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Part V Family Law, Ch.26 Mental Incapacity

J J Fawcett LLB, PhD, Solicitor, J M Carruthers LLB (Hons), Dip LP, PhD, Solicitor
Edited By: Sir Peter North CBE, QC, MA, DCL, FBA

From: Cheshire, North & Fawcett: Private International Law (14th Edition)

James J Fawcett, Janeen M Carruthers
Edited By: Sir Peter North (Consultant Editor)

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From: Oxford Legal Research Library (http://olrl.ouplaw.com). (c) Oxford University Press, 2021. All Rights Reserved.date: 22 October 2021

Mental disorder — Jurisdiction and the English courts — Choice of law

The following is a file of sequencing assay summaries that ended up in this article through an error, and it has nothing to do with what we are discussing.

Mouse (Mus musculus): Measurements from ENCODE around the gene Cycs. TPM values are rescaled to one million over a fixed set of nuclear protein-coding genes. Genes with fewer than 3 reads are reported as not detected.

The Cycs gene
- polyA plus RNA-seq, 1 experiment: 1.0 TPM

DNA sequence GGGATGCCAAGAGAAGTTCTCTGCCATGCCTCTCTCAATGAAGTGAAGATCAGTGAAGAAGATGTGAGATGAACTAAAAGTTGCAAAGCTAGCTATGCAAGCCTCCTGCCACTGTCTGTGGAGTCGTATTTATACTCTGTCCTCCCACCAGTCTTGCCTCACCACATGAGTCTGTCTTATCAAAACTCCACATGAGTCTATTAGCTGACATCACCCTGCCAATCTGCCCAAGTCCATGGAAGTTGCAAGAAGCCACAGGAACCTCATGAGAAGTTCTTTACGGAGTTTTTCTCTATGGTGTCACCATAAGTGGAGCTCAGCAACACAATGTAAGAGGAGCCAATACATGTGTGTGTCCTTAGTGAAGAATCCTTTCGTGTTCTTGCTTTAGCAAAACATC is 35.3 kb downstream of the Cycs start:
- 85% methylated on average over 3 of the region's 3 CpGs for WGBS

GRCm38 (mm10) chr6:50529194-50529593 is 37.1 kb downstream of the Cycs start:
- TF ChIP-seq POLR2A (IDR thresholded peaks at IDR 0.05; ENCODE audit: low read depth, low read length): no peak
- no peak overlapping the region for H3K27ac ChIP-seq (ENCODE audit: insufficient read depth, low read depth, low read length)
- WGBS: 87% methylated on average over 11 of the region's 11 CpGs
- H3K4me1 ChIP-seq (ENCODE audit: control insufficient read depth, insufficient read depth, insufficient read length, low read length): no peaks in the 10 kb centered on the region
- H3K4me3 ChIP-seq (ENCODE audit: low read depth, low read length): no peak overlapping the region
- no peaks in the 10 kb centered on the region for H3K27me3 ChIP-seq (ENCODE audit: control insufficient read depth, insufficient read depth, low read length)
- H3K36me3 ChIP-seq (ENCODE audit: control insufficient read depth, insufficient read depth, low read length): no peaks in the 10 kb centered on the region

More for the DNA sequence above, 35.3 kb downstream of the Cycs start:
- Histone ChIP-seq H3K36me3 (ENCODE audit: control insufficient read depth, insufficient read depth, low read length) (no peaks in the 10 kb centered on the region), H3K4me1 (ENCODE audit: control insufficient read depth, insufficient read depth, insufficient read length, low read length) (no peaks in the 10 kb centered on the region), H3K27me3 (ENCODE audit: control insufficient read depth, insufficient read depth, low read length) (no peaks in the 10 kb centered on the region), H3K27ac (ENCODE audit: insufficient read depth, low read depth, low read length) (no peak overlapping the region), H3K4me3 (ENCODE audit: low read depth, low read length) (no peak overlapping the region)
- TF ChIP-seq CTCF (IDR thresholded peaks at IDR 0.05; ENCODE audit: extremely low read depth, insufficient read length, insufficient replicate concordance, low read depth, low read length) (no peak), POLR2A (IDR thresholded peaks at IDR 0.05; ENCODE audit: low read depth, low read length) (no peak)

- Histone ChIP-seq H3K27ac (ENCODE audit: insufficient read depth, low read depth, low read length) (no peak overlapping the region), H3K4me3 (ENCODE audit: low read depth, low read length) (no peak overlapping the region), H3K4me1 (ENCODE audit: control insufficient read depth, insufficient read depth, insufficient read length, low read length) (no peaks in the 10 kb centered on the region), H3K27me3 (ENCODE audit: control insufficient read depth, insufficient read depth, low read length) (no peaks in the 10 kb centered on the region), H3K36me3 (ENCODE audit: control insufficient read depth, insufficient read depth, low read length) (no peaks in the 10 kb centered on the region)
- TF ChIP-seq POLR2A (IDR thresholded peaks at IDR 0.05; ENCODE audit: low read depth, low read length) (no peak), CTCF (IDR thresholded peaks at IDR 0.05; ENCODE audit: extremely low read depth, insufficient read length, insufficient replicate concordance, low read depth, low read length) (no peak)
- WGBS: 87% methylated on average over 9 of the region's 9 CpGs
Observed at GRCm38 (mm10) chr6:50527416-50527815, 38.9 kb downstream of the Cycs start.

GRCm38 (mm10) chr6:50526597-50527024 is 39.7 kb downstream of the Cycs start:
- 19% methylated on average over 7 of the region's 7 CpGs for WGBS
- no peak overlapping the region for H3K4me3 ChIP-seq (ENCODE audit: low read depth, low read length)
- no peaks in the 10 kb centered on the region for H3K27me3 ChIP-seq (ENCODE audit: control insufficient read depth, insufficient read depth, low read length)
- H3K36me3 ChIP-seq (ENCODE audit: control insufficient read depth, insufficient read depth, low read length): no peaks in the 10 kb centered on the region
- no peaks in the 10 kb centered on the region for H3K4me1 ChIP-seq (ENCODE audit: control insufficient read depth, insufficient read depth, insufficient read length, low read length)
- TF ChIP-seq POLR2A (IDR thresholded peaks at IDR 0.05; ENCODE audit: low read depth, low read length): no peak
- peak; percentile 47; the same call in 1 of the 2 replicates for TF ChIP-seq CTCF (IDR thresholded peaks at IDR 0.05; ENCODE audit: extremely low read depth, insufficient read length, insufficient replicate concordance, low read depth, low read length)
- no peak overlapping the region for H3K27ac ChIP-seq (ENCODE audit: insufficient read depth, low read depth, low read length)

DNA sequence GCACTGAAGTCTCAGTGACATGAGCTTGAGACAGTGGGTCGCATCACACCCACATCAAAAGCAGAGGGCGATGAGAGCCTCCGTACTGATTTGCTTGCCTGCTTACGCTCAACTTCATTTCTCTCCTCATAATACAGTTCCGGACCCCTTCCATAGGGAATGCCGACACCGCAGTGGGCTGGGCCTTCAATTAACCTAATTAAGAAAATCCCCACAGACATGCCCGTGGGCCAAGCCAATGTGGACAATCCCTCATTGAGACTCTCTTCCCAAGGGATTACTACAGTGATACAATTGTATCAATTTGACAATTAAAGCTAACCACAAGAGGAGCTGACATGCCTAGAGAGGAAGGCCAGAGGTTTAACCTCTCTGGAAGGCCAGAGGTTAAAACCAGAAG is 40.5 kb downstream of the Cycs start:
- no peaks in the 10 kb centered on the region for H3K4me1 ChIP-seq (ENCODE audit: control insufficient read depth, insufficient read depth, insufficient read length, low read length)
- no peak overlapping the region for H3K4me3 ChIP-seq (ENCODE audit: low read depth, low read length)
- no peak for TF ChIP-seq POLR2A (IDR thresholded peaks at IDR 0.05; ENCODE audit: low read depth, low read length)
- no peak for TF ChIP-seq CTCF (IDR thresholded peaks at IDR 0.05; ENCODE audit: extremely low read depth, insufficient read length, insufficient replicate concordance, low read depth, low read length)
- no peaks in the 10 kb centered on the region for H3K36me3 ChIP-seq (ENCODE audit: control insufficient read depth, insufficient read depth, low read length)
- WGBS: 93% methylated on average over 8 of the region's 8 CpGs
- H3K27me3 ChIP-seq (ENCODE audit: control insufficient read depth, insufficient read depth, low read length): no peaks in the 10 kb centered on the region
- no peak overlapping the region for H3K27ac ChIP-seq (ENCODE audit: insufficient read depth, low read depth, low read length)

Legal problems, both general and within the specific context of private international law, can arise in relation to persons suffering from mental incapacity. Some of these arise incidentally in other contexts. For example, special rules have had to be devised for determining the domicile of mentally disordered or incapacitated persons because they may be incapable of exercising a free choice as to where they are to live.1 The inability of such people to grant full consent can affect issues relating to their marriage2 or to contracts which they purport to have...
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